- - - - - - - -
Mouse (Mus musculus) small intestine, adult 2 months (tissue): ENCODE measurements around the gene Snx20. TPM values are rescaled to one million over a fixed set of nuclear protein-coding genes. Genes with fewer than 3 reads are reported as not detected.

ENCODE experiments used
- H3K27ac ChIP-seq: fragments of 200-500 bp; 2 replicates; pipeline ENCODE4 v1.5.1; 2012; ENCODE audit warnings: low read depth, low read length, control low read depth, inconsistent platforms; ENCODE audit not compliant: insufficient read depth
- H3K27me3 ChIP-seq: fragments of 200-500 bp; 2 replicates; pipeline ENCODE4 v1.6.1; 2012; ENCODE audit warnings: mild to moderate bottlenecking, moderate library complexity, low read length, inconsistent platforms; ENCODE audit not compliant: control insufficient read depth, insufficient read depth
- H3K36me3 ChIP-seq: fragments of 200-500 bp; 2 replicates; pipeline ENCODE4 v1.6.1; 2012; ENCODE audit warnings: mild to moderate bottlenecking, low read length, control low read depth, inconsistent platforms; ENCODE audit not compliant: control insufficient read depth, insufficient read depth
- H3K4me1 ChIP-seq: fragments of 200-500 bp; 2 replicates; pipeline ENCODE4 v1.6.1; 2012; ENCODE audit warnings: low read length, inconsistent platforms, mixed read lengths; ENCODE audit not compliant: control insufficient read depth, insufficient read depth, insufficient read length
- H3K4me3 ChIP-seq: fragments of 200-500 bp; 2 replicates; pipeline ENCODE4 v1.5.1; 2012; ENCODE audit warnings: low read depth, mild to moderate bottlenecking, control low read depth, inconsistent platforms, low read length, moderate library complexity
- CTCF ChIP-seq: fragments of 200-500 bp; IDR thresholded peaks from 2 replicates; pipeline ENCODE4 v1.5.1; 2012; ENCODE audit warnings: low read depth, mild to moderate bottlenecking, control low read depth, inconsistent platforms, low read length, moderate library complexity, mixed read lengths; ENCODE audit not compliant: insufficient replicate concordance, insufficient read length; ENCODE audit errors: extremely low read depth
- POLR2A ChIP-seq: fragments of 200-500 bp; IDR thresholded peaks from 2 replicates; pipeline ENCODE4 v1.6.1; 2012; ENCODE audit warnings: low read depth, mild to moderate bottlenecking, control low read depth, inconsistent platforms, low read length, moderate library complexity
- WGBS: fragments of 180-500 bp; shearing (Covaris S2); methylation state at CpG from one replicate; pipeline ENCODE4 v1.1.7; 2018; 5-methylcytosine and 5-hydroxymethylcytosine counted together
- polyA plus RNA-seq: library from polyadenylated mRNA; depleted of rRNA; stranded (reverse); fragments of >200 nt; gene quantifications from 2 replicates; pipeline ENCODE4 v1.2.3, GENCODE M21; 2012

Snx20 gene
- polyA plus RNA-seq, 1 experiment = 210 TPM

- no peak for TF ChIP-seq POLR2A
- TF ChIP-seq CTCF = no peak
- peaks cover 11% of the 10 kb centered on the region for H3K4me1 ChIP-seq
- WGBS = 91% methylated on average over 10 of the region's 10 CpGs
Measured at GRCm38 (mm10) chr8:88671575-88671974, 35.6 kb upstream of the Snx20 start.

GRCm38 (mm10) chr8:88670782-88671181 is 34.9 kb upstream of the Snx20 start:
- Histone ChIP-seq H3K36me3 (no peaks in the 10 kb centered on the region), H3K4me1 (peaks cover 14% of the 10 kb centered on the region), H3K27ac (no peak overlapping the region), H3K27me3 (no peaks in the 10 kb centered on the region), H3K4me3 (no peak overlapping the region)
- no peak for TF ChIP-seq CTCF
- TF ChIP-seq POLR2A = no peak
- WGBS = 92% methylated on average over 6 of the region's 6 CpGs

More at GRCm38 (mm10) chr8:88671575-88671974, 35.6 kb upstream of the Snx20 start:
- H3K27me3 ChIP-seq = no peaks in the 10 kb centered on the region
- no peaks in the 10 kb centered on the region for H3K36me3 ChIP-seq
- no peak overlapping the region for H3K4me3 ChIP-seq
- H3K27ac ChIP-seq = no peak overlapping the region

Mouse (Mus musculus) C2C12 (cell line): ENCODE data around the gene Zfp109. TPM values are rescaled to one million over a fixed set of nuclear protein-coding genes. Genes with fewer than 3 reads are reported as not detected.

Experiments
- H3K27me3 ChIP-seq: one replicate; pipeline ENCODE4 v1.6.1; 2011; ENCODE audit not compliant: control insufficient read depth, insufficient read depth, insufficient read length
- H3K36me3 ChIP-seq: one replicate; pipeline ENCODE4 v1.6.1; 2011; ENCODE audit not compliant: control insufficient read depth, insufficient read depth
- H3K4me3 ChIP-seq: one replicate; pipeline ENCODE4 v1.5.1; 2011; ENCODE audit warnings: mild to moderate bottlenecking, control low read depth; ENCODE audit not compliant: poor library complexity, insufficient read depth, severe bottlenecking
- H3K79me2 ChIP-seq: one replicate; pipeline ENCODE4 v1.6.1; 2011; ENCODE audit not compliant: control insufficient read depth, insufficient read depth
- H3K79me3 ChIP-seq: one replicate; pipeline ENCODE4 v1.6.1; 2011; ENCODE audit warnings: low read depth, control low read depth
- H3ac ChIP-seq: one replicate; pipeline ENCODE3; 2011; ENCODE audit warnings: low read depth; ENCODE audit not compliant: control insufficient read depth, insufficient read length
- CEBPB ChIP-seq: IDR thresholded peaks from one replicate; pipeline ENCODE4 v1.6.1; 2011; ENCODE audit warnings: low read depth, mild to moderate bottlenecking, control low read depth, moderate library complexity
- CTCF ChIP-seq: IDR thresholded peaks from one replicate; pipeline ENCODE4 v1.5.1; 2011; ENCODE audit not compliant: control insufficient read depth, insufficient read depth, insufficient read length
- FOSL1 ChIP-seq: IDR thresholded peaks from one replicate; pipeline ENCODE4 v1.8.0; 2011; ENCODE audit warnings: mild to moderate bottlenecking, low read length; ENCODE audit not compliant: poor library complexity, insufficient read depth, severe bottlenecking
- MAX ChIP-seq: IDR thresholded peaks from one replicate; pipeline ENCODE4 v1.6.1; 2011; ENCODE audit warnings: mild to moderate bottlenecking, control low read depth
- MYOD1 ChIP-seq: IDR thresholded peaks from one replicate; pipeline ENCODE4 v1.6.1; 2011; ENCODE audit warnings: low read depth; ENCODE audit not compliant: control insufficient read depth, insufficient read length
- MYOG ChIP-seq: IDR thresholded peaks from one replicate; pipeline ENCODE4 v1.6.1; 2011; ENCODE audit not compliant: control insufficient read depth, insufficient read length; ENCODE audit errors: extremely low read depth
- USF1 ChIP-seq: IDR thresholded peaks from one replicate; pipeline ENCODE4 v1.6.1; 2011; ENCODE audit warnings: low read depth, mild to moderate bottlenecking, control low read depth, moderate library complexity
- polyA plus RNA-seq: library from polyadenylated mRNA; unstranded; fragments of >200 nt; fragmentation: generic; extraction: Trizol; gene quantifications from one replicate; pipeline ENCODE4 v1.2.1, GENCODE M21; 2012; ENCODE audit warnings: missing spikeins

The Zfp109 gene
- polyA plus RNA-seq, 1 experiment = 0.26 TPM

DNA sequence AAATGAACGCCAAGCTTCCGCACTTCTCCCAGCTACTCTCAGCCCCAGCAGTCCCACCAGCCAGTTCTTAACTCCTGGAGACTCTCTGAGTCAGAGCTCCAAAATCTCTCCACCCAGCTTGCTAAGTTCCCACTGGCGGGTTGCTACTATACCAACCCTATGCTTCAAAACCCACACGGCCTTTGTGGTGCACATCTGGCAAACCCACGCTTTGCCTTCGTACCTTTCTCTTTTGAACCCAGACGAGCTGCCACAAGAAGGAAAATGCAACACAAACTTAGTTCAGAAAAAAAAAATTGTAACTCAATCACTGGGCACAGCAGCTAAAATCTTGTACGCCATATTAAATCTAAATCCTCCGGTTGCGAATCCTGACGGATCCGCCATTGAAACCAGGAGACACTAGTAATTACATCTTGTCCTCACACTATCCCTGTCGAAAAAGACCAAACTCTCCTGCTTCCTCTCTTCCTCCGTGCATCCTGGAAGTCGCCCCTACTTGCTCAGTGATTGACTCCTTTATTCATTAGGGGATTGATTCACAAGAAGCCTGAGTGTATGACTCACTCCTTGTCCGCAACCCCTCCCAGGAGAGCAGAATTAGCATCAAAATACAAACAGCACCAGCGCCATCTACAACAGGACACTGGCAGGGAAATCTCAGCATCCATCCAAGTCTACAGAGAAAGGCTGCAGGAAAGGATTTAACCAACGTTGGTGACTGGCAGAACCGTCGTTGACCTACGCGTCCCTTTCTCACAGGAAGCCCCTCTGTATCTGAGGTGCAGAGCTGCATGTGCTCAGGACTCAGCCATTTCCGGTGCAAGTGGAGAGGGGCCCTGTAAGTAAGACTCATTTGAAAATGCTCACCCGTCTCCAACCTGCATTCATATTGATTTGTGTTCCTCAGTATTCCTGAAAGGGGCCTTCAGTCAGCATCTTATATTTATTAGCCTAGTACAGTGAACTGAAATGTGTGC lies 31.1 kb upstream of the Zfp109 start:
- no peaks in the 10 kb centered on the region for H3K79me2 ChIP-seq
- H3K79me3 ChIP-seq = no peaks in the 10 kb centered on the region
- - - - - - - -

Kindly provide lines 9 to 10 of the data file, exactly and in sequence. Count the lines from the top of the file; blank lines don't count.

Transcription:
- POLR2A ChIP-seq: fragments of 200-500 bp; IDR thresholded peaks from 2 replicates; pipeline ENCODE4 v1.6.1; 2012; ENCODE audit warnings: low read depth, mild to moderate bottlenecking, control low read depth, inconsistent platforms, low read length, moderate library complexity
- WGBS: fragments of 180-500 bp; shearing (Covaris S2); methylation state at CpG from one replicate; pipeline ENCODE4 v1.1.7; 2018; 5-methylcytosine and 5-hydroxymethylcytosine counted together